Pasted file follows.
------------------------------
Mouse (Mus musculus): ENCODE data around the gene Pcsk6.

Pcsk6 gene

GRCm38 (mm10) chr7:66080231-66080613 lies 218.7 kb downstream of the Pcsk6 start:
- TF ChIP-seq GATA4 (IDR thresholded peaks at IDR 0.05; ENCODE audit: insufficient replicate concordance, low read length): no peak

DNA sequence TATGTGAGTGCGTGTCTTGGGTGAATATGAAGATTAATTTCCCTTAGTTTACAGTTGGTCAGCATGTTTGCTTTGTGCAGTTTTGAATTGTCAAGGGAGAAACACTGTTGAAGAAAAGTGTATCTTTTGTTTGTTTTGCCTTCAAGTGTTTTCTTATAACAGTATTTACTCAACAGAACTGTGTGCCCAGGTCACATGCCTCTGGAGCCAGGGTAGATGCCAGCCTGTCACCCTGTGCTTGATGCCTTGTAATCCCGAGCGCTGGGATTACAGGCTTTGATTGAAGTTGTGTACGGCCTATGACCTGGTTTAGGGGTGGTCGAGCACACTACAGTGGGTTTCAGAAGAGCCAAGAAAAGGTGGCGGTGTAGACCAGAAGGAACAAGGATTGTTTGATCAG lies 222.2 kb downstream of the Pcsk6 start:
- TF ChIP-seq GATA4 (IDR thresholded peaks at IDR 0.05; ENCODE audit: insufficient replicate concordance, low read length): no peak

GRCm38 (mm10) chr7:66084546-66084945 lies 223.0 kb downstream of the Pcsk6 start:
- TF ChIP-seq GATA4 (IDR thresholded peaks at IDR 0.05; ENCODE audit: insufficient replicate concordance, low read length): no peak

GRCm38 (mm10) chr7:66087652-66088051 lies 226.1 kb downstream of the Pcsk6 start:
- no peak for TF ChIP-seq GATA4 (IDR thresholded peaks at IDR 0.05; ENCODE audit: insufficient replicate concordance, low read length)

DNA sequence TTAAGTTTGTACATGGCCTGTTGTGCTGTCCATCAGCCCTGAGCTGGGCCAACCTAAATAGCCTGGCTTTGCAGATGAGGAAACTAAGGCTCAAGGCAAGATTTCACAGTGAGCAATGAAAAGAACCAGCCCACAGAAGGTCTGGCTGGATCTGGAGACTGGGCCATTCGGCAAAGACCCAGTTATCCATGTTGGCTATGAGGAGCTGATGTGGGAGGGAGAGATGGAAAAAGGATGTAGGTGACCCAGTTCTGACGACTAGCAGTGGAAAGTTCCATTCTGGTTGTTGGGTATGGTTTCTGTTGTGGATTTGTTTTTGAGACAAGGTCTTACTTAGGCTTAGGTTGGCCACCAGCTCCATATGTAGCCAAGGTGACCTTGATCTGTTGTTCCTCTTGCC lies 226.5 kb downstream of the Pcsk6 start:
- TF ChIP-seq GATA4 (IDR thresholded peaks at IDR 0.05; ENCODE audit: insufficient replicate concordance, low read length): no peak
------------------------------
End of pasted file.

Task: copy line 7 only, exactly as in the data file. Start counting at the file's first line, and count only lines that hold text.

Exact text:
GRCm38 (mm10) chr7:66084546-66084945 lies 223.0 kb downstream of the Pcsk6 start: